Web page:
And then there’s Tubal Cain – a king of all those who do not follow God, an attitude denoted by meat-eating. These are the bad/evil people. In contrast to Noah, he espouses a high view of humanity and a low view of creation. He sets himself up as a kind of God of his own life and all that he can see is his. For Tubal-Cain, expression of his will is the ultimate. So, while Tubal-Cain rightly says he was made in the image of God (which is true) meaning he must rule, he takes it to the extreme and neglects the mandate to care for Earth. Instead, he says he’ll be the supreme ruler of his own life and so be like God, effectively dethroning God. In a sense, he’s fulfilling the serpent’s promise recorded in Genesis 3 that “you will be as gods”. But by neglecting his duty of care to everyone around him Tubal Cain shows that he really rejects God, rather than reflects God.

If you’re not part of the solution…

At one point, Noah travels to a nearby settlement to find wives for his sons. The barbarism of man’s inhumanity to man is bizarre and grotesque. As Noah watches, he sees a disgusting man eating meat in the crowd, and as the camera dollies in, through the crowd, Noah realizes the man is him. Noah sees that he too is capable of the evil that God is judging. He rightly concludes that he too deserves death for his rebellion. The scene climaxes in a terrifying scene of judgement.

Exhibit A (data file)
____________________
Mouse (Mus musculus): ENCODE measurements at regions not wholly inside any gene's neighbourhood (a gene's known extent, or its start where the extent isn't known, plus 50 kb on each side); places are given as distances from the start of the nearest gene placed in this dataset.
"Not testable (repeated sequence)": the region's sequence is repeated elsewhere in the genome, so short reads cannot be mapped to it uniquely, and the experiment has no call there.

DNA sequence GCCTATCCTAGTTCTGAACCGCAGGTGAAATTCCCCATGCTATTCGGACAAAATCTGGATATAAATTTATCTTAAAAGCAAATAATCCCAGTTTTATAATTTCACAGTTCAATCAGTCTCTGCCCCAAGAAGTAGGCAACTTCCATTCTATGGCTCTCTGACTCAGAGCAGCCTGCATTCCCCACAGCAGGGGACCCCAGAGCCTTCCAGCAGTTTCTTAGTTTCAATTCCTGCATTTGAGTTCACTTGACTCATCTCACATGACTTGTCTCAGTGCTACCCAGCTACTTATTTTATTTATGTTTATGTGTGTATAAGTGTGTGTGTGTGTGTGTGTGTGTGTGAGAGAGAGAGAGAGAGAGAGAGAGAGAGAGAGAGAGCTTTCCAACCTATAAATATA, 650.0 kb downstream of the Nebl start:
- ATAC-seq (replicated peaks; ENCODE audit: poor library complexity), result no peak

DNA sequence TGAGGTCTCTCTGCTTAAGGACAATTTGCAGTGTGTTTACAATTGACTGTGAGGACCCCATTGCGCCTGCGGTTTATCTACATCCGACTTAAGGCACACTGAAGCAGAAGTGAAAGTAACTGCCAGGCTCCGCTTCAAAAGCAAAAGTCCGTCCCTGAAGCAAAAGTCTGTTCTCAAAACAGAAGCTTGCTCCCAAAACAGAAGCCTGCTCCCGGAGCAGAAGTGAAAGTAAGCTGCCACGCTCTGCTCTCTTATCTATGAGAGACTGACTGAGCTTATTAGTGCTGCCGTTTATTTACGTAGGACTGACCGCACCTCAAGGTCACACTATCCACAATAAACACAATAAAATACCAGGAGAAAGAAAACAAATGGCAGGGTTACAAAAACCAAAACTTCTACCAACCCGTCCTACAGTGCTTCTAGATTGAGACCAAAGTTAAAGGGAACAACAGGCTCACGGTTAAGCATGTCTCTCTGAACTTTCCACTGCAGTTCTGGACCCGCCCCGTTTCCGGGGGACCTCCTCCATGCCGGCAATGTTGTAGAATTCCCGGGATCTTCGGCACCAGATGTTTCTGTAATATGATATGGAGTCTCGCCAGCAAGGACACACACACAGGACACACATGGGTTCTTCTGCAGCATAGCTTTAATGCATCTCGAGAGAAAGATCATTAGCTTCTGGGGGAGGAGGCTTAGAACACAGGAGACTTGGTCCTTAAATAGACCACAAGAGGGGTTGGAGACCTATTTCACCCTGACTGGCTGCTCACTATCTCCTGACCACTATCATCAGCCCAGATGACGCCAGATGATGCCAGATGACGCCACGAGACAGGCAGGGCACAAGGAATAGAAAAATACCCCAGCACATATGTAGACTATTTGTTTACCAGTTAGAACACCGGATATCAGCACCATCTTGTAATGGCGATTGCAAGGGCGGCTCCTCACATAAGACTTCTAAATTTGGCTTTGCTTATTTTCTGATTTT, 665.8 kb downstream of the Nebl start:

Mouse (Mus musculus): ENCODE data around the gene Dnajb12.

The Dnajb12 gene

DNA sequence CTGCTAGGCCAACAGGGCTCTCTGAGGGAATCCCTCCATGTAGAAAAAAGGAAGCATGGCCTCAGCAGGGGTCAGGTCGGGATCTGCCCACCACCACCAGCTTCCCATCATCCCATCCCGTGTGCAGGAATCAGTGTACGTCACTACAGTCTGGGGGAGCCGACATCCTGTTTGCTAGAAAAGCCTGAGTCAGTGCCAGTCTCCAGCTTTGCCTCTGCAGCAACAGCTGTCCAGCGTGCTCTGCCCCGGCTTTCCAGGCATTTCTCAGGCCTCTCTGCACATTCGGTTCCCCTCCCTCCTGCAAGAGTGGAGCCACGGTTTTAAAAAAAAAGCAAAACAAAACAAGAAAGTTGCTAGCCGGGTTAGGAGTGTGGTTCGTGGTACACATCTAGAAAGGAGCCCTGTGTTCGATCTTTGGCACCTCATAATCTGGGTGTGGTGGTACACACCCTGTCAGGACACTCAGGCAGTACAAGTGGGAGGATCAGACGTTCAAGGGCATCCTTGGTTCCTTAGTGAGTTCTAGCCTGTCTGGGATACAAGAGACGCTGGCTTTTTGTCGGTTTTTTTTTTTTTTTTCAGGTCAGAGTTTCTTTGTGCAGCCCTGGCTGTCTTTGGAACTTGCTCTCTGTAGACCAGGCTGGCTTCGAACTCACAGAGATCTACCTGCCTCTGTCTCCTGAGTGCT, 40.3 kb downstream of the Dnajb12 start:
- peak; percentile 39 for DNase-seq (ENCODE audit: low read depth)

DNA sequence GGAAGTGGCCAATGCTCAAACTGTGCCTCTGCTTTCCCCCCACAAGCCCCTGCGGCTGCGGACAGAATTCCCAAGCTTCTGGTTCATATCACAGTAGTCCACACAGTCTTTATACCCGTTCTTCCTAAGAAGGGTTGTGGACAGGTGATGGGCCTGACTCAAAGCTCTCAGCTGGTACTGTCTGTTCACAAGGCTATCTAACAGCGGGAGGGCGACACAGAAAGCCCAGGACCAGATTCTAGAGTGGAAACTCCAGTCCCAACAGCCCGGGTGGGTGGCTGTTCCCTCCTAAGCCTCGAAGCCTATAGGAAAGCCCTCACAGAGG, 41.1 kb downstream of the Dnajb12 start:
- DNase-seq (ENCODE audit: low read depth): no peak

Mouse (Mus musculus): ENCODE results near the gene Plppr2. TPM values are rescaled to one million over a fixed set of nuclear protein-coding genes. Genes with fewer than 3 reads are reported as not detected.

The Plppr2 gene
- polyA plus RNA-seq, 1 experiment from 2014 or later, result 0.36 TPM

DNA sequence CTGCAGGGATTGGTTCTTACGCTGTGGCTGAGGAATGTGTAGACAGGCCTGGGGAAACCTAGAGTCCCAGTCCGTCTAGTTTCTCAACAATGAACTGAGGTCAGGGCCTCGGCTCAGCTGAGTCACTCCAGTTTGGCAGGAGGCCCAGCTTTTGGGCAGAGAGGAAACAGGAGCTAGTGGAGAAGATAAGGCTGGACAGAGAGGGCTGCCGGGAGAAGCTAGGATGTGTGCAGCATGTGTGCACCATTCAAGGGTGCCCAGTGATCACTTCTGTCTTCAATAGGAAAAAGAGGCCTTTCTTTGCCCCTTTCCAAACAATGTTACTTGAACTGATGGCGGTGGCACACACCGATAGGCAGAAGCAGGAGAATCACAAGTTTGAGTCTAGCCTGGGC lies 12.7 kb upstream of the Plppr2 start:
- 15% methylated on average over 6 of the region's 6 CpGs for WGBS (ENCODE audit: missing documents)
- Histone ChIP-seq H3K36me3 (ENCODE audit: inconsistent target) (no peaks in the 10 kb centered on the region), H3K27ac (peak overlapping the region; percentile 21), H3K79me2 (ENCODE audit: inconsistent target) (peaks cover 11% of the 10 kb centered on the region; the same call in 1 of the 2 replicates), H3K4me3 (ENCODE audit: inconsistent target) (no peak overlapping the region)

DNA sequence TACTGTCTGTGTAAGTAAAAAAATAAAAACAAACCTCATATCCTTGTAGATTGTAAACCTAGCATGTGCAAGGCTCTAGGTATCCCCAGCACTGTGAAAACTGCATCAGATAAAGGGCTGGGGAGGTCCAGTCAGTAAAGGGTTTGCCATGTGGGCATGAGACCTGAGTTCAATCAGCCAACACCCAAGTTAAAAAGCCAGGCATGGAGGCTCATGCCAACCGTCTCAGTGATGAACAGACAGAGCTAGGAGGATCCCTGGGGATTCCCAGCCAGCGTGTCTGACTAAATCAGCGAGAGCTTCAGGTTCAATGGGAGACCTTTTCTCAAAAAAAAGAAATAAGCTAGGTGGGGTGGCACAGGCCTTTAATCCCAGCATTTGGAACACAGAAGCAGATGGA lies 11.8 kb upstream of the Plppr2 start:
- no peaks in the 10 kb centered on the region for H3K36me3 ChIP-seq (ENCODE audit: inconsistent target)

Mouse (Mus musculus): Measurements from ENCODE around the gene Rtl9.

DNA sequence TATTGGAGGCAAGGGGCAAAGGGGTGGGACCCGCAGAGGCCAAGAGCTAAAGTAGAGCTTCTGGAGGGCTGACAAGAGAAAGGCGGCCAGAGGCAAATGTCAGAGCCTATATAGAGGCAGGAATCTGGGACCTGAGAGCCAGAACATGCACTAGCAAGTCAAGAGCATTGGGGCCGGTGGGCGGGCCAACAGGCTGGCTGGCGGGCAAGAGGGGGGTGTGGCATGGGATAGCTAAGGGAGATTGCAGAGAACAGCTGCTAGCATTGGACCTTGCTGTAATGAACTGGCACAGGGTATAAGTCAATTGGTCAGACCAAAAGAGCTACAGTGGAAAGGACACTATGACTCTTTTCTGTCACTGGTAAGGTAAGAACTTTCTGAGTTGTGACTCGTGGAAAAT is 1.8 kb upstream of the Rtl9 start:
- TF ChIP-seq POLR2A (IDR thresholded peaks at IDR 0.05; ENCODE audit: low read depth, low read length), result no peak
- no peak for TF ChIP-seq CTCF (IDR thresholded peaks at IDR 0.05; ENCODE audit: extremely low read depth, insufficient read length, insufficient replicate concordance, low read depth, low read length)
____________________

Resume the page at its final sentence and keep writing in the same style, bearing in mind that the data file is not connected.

It’s a fundamental belief of Christianity that I am part of what’s wrong with the world. The evil out there is also in me. And yes, dare I say it, even righteous (biblical) Noah too. So give Movie Noah some credit for recognizing his flaw!

But Noah concludes that, even if he the righteous man chosen by God to fulfill this mission is also full of sin, God must therefore want to destroy all humanity, which is by the way, a big departure from the Biblical text which says Noah’s mission was to preserve a remnant for a new creation. Anyway, soon after this, Noah turns psychopath bent on destroying humanity, in the most surprising and perhaps controversial aspect of the film.

It’s not really about the environment

Many of the analyses of Noah I read before I saw the film (and before the film even came out) took issue with what they saw as an extreme environmentalist message: because Noah thinks God wants him to end humanity. This is where I think they’re mistaken.

Because…Movie Noah already loves the environment!

In fact, he couldn’t love the environment any more than destroying humans for the sake of it! If Movie Noah’s plan had succeeded, and the animals all lived happily ever after and happy music played as the last human died – that would have constituted an extreme environmentalist message. But that’s not what happened. Sorry. We only have the movie we got.

If environmental care is to be the message of the film, the moral of the story, Noah’s lesson, then there is going to be no character development. Most of the film would seem somewhat redundant. And much of the environmental awareness so prominent in the film’s early stages takes a back seat in the Ark… probably hiding from Noah.

The point is I think what we’re seeing is someone committed to the creation and allegiance to God but he ultimately lacks mercy. Remember his (perhaps Pharisaical) declaration that “there is no room for them on this boat”? Some hero, right? But he’s doing God’s will isn’t he? Clearly he’s living in this tension between a good God, an humanity gone wild while dealing with his own sinfulness as well as being the primary agent of God’s judgement in the world. How do we reconcile these things together? It’s a common point of tension and these issues may point to something else. I’ll return to in the last post.

Back to the story.